"The way they diagnose malaria now is with a microscope, but it is with a big bench-top microscope that is relatively complicated to use, takes a trained technician, and you have to have the facility for that scope in a centralised lab somewhere. So basically what we are taking is that gold standard and making it into a portable device," said Gerard Cote, professor of Biomedical Engineering.
The add-on device, known as a mobile-optical-polarisation imaging device, makes use of a smartphone's camera features to produce high-resolution images of objects 10 times smaller than the thickness of a human hair.
The device images a blood sample using polarised light that can detect Hemozoin crystals, a malaria parasite by-product which appears as very bright dots in the image and is an accurate indicator of infection.
According to the scientists, once the device is attached to the phone, the diagnosis takes just minutes using an app."An application software would take that image and automatically count the number of red blood cells, count the number of parasites over different fields of view. And then by doing that you can determine if they have malaria or not," Cote said.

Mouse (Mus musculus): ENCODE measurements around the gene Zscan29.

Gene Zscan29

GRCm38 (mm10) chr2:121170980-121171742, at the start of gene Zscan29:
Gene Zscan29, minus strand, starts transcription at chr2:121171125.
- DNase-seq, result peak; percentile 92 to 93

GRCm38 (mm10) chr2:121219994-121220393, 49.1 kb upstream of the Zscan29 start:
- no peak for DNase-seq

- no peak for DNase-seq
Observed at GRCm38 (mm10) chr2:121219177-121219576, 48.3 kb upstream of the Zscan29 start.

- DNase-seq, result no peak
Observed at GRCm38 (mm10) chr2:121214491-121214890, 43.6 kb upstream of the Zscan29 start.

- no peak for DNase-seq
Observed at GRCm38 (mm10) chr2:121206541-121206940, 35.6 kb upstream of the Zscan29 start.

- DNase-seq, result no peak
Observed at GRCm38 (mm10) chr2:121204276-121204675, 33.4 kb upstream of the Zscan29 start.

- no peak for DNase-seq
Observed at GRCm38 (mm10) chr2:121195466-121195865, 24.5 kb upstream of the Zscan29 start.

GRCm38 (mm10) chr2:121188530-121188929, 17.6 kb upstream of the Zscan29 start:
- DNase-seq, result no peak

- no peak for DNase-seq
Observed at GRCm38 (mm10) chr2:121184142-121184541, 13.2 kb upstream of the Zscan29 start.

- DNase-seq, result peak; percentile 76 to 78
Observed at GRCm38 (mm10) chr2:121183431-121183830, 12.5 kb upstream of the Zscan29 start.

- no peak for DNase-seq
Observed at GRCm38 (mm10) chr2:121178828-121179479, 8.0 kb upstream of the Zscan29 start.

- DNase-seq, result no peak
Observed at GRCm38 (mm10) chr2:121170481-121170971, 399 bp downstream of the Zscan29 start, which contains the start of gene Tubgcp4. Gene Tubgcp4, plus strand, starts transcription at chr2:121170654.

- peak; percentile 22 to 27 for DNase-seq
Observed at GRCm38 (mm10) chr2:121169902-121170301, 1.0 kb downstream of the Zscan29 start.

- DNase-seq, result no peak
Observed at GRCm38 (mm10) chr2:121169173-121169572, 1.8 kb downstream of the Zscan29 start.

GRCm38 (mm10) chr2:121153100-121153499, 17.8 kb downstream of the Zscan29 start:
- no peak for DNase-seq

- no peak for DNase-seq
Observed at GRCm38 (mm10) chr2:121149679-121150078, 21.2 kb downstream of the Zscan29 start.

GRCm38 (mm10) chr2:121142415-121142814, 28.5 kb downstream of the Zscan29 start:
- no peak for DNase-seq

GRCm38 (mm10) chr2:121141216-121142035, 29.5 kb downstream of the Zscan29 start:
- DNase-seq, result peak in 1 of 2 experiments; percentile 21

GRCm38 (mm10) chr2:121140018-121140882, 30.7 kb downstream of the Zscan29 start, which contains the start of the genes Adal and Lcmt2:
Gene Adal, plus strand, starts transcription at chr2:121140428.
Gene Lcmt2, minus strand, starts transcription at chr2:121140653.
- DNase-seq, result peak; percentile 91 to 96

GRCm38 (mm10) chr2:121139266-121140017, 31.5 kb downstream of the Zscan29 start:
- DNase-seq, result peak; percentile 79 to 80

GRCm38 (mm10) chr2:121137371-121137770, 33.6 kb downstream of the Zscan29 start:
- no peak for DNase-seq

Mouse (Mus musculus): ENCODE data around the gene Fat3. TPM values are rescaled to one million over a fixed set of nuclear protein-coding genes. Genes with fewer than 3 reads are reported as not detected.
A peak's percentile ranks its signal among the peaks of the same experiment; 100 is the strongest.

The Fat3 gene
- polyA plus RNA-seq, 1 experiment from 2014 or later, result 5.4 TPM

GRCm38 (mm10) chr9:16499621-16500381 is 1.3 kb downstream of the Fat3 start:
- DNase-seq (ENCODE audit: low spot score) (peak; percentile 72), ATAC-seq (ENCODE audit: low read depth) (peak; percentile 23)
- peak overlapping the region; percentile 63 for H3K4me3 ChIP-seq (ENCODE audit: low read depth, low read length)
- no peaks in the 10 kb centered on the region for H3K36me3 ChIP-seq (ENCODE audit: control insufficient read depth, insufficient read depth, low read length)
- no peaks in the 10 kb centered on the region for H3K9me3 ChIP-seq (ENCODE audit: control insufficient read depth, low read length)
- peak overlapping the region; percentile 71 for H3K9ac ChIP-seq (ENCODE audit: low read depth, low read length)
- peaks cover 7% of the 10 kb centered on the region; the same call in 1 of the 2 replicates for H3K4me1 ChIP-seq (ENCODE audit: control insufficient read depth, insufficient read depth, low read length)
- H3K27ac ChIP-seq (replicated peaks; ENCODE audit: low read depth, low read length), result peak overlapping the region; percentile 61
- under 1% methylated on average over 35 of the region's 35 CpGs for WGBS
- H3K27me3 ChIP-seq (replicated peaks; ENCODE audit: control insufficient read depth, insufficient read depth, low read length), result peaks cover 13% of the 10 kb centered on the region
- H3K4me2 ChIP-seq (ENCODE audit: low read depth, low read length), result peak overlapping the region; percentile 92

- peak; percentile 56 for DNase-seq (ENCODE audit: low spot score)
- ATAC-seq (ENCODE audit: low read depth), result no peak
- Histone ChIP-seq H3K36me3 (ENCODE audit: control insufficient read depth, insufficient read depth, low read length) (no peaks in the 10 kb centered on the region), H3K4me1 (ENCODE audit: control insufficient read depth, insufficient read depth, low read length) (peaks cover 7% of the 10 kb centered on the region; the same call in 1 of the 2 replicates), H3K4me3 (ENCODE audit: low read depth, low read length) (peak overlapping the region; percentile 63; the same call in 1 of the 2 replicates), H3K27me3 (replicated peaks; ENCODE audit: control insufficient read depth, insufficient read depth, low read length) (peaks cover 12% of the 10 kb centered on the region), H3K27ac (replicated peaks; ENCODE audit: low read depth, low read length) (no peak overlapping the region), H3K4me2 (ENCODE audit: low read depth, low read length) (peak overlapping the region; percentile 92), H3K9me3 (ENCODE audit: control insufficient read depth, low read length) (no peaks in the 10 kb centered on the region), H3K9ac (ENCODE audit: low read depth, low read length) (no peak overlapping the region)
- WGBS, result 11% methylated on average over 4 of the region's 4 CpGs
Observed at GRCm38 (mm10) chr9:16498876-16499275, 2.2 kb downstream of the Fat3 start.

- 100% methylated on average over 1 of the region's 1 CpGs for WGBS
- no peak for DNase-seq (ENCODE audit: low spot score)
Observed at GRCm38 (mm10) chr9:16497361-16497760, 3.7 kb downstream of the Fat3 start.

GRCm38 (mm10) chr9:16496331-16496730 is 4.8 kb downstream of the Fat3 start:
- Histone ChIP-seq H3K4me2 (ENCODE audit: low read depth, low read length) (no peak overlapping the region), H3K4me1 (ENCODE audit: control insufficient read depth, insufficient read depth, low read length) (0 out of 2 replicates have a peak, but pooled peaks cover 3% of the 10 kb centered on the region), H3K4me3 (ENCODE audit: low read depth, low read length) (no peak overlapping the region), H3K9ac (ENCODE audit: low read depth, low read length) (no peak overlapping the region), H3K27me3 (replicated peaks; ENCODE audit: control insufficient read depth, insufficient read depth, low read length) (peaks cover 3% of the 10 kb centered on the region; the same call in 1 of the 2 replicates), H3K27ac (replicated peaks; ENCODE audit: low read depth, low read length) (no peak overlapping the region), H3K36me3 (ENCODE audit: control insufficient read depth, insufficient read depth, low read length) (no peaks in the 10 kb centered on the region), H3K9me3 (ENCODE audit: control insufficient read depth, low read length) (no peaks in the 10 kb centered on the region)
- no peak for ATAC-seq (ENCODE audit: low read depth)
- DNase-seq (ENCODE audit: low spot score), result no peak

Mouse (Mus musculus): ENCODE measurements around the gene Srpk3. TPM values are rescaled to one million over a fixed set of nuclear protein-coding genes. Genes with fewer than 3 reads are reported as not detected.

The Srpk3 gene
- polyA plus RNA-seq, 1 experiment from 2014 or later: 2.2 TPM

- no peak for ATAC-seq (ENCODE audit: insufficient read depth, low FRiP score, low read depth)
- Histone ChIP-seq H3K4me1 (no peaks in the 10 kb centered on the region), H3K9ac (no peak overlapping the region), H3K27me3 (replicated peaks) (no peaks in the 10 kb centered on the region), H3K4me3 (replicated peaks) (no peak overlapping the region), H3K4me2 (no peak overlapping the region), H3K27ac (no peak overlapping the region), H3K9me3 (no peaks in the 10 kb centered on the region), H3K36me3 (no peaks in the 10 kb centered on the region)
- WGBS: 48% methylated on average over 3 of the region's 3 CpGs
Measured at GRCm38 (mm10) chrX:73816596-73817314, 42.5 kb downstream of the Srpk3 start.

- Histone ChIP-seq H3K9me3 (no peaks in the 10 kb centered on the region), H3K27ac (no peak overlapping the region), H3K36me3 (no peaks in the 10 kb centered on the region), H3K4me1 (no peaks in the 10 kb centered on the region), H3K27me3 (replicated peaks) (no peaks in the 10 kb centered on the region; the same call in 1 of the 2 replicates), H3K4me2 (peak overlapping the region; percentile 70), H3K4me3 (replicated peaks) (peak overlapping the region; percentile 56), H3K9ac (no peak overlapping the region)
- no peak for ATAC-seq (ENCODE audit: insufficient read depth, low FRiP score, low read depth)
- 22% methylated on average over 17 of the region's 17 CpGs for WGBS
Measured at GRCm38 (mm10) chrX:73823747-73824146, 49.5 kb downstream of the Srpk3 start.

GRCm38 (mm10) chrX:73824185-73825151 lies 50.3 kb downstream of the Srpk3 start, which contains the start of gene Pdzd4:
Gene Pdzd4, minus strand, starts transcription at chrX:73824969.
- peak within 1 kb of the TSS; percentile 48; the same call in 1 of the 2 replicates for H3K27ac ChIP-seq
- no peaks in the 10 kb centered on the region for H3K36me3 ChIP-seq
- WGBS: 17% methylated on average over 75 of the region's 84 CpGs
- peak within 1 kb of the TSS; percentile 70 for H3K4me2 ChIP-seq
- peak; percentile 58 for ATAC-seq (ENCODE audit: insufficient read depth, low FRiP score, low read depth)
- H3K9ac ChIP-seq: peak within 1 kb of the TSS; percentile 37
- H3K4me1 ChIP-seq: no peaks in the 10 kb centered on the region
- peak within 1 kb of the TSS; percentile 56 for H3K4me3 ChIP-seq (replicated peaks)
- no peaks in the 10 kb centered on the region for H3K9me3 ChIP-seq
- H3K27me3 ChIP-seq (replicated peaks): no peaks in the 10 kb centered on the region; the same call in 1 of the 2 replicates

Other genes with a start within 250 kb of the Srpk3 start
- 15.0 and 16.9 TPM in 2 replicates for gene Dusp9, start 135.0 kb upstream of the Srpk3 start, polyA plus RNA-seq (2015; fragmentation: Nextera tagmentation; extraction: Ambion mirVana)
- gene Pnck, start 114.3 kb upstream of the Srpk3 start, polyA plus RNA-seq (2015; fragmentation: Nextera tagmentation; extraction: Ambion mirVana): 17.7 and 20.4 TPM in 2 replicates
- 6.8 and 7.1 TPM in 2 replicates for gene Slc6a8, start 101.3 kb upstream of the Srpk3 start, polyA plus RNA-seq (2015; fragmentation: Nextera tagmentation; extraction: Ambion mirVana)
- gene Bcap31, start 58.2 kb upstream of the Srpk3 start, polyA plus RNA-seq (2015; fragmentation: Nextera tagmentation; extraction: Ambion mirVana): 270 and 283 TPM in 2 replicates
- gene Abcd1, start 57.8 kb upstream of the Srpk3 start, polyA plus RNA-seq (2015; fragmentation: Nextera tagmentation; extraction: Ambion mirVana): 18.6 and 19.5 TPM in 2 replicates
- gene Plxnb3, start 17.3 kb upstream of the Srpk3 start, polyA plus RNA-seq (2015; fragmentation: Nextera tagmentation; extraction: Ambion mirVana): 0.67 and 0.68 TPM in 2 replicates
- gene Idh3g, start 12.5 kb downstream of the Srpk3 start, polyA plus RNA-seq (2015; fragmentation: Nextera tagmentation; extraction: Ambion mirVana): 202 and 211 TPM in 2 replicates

In 2015, there have been around 214 million cases of malaria globally so far, approximately 438 000 of which were fatal. Ninety percent of these deaths occur in sub-Saharan Africa, according to the World Health Organisation.
It's these stark statistics which inspired the team to keep the device as affordable as possible, to ensure it could be used where it is needed most. Smartphones are widely available in Africa and the team says the cost of the add-on optics will be less than $50 (USD) with the disposable blood sampling cartridges priced at less than a dollar.
The team plans to test the cellphone microscope next year in Rwanda.
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